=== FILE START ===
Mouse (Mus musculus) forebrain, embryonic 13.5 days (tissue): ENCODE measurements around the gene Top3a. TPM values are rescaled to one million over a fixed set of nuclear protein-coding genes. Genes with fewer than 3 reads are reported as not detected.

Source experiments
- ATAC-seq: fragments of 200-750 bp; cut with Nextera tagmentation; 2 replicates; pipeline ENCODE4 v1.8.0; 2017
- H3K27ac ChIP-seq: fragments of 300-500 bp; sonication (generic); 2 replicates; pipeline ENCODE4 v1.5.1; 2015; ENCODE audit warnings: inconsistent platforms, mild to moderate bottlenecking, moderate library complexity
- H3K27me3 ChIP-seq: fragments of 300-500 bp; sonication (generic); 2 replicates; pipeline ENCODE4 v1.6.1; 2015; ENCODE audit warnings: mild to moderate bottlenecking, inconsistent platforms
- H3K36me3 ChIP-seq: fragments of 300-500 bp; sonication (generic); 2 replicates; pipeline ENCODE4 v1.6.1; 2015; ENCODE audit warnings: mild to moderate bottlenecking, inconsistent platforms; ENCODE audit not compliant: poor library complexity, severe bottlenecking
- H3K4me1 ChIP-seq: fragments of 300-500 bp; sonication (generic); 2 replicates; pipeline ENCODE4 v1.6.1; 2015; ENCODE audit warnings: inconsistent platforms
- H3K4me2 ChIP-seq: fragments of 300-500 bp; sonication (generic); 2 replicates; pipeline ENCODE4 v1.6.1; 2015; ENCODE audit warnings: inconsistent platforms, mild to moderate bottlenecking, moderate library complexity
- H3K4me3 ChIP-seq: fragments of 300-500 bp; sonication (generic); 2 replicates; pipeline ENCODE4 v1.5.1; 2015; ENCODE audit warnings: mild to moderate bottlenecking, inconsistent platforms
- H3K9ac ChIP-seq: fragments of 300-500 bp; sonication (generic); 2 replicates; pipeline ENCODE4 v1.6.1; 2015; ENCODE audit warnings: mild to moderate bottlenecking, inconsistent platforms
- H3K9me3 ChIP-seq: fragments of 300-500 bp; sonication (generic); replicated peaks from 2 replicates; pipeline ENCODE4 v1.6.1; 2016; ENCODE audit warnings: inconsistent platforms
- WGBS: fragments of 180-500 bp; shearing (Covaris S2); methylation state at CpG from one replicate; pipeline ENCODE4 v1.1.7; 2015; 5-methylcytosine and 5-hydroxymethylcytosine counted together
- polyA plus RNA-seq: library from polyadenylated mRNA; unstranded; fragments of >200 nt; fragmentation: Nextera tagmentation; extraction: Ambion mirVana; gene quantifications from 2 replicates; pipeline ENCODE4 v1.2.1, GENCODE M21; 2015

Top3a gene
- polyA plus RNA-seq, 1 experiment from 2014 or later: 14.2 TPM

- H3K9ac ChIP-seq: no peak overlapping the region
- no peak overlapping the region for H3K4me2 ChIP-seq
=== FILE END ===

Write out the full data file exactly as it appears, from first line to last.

Mouse (Mus musculus) forebrain, embryonic 13.5 days (tissue): ENCODE measurements around the gene Top3a. TPM values are rescaled to one million over a fixed set of nuclear protein-coding genes. Genes with fewer than 3 reads are reported as not detected.

Source experiments
- ATAC-seq: fragments of 200-750 bp; cut with Nextera tagmentation; 2 replicates; pipeline ENCODE4 v1.8.0; 2017
- H3K27ac ChIP-seq: fragments of 300-500 bp; sonication (generic); 2 replicates; pipeline ENCODE4 v1.5.1; 2015; ENCODE audit warnings: inconsistent platforms, mild to moderate bottlenecking, moderate library complexity
- H3K27me3 ChIP-seq: fragments of 300-500 bp; sonication (generic); 2 replicates; pipeline ENCODE4 v1.6.1; 2015; ENCODE audit warnings: mild to moderate bottlenecking, inconsistent platforms
- H3K36me3 ChIP-seq: fragments of 300-500 bp; sonication (generic); 2 replicates; pipeline ENCODE4 v1.6.1; 2015; ENCODE audit warnings: mild to moderate bottlenecking, inconsistent platforms; ENCODE audit not compliant: poor library complexity, severe bottlenecking
- H3K4me1 ChIP-seq: fragments of 300-500 bp; sonication (generic); 2 replicates; pipeline ENCODE4 v1.6.1; 2015; ENCODE audit warnings: inconsistent platforms
- H3K4me2 ChIP-seq: fragments of 300-500 bp; sonication (generic); 2 replicates; pipeline ENCODE4 v1.6.1; 2015; ENCODE audit warnings: inconsistent platforms, mild to moderate bottlenecking, moderate library complexity
- H3K4me3 ChIP-seq: fragments of 300-500 bp; sonication (generic); 2 replicates; pipeline ENCODE4 v1.5.1; 2015; ENCODE audit warnings: mild to moderate bottlenecking, inconsistent platforms
- H3K9ac ChIP-seq: fragments of 300-500 bp; sonication (generic); 2 replicates; pipeline ENCODE4 v1.6.1; 2015; ENCODE audit warnings: mild to moderate bottlenecking, inconsistent platforms
- H3K9me3 ChIP-seq: fragments of 300-500 bp; sonication (generic); replicated peaks from 2 replicates; pipeline ENCODE4 v1.6.1; 2016; ENCODE audit warnings: inconsistent platforms
- WGBS: fragments of 180-500 bp; shearing (Covaris S2); methylation state at CpG from one replicate; pipeline ENCODE4 v1.1.7; 2015; 5-methylcytosine and 5-hydroxymethylcytosine counted together
- polyA plus RNA-seq: library from polyadenylated mRNA; unstranded; fragments of >200 nt; fragmentation: Nextera tagmentation; extraction: Ambion mirVana; gene quantifications from 2 replicates; pipeline ENCODE4 v1.2.1, GENCODE M21; 2015

Top3a gene
- polyA plus RNA-seq, 1 experiment from 2014 or later: 14.2 TPM

- H3K9ac ChIP-seq: no peak overlapping the region
- no peak overlapping the region for H3K4me2 ChIP-seq